It is annoying for some people to eat the same thing five meals in a row. But reusing the steak from lunch to make tacos the next day doesn't feel like eating leftovers.
What goes bad goes first
Now that I have a deep freezer, I have chopped all the vegetables that were about to go bad with some garlic and thyme into a big pot. It was a side for a meal, and a crepe stuffing for another one. The rest was blended into a soup and frozen in one-person portions for a lazy, no-cooking day.
Two more days and I would have had a garbage bin full of veggies, instead of three meals. You can have a shelf in your fridge where you put everything that is already prepared, like leftovers, or half a tomato from another recipe, and will go bad quickly. When you open the fridge, check that place first for something to eat.
Buy in bulk and prepare
I just got 20 huge grapefruits that grow on my BF's ranch. Before they go bad, I peeled them and froze the flesh in little bags. I can then thaw one bag for a fruit salad, or blend some in the morning to have a glass of juice.
We also slaughtered a lamb that is stored in the freezer. Those were free, but considerable amounts of one product. If you buy in bulk to save money, and end up getting rid of half the food, you are not saving anything. Prepare your products as soon as you come home.
Make tomato sauce, pickles, preserves with fruits and crops. Bake a pie, cook some stew, or just organize a big cooking party with your friends and let everyone go home with a dozen portions of a home made meal.
Know your basics
Virtually anything that can go bad can be turned into something basic, like pasta sauce or an ingredient for fried rice. I often prepare a salad called ''anything'', where I put anything that only has a couple of days left in my fridge: tomatoes, opened cans of tuna, olives, eggs... together with fresher ingredients. I chop my old carrots into a stir fry, and so on. By knowing a few versatile basic recipes, you will be able to use any food easily and avoid waste.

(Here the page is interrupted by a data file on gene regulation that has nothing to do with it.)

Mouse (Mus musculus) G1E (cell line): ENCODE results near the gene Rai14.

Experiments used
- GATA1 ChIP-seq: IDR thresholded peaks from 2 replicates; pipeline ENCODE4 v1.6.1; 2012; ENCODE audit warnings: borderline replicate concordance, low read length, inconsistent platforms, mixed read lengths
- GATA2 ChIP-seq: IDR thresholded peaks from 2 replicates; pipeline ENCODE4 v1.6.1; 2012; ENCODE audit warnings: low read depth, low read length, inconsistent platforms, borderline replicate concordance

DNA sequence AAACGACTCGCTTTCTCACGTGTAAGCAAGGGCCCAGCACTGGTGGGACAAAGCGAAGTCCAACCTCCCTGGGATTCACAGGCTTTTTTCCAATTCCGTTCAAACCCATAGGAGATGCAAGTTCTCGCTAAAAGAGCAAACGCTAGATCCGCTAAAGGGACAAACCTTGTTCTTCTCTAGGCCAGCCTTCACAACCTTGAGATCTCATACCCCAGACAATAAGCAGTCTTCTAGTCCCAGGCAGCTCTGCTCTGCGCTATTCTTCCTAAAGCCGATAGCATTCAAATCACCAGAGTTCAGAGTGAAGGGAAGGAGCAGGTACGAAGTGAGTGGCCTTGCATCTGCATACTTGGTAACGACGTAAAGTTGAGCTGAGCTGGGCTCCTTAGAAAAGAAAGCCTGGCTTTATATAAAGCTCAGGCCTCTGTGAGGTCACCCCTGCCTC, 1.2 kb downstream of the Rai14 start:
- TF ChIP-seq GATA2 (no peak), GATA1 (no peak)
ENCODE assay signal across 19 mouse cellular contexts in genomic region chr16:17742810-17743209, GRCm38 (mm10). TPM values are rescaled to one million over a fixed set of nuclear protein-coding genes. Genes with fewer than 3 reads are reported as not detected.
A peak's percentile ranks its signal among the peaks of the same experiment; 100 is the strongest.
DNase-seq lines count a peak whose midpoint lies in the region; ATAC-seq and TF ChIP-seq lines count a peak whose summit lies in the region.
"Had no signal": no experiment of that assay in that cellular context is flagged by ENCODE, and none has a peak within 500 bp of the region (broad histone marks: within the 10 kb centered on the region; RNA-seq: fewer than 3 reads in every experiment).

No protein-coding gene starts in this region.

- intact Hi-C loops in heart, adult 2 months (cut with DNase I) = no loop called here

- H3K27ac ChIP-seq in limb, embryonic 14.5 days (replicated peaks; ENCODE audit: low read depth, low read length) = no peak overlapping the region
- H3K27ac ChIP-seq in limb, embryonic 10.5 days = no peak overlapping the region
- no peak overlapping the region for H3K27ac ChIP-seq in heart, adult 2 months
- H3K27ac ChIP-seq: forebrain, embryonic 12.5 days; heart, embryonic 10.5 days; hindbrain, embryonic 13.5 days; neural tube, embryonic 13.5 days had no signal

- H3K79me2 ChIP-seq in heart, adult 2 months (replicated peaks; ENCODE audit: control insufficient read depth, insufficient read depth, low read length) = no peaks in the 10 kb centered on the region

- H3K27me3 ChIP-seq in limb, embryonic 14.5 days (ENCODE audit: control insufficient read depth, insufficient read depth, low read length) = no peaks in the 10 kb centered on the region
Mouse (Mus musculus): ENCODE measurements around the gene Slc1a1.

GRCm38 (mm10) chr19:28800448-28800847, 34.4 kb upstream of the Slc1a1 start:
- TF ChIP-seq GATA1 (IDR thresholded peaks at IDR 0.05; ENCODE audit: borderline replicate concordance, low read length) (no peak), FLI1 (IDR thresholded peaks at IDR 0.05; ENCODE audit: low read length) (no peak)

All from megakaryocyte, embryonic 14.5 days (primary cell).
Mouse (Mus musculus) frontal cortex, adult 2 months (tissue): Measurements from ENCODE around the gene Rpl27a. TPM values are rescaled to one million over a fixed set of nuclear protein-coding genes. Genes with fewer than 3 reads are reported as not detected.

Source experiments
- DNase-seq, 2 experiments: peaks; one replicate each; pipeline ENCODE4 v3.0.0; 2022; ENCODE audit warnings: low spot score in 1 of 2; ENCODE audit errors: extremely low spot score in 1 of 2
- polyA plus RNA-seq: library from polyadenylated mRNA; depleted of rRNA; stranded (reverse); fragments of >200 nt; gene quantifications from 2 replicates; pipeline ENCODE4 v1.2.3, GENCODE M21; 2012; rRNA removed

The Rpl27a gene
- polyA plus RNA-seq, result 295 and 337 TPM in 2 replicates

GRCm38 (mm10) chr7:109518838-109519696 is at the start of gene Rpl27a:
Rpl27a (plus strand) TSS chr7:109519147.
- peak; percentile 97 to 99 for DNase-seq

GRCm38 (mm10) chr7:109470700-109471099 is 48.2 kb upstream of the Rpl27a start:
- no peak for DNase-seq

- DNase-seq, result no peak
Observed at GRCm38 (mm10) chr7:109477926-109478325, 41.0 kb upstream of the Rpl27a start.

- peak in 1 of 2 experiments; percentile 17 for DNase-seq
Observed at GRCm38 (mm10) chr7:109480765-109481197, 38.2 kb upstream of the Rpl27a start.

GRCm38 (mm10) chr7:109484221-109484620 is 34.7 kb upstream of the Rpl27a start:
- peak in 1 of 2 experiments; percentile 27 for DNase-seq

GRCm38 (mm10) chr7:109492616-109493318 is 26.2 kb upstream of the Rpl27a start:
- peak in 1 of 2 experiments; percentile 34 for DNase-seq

Freeze extra portions
I freeze my pizza dough, vegetables that are already cooked, meat in one meal portions... all of this is easy to find in the freezer and put in a sandwich bag because unfreezing just one steak from a 5lb bulk of meat is impossible.
By freezing my leftovers in convenient small portions, I not only can have a variety of food ready to eat, but also thaw exactly what I will eat.
Unfreeze at the last minute
Plans can change. If I know I will be home for lunch, I take a meal portion out of the freezer. It can be yesterday's leftovers, but if I decide to eat out instead, my meal stays frozen, while in the fridge the leftovers would go bad.
Keep your food alive
We have a few hens at home now. We can chose to kill them on the same day we will eat them. I am not telling you to start a homestead just now, but if you are growing some tomatoes on your balcony, or cultivating a little garden to save money, your food will start going bad from the moment you harvest it. Keeping your tomatoes on the vine for another week instead of cutting them all on the same day will help you spread your consumption and avoid waste.
What other tips do you use to cut down on food waste at home?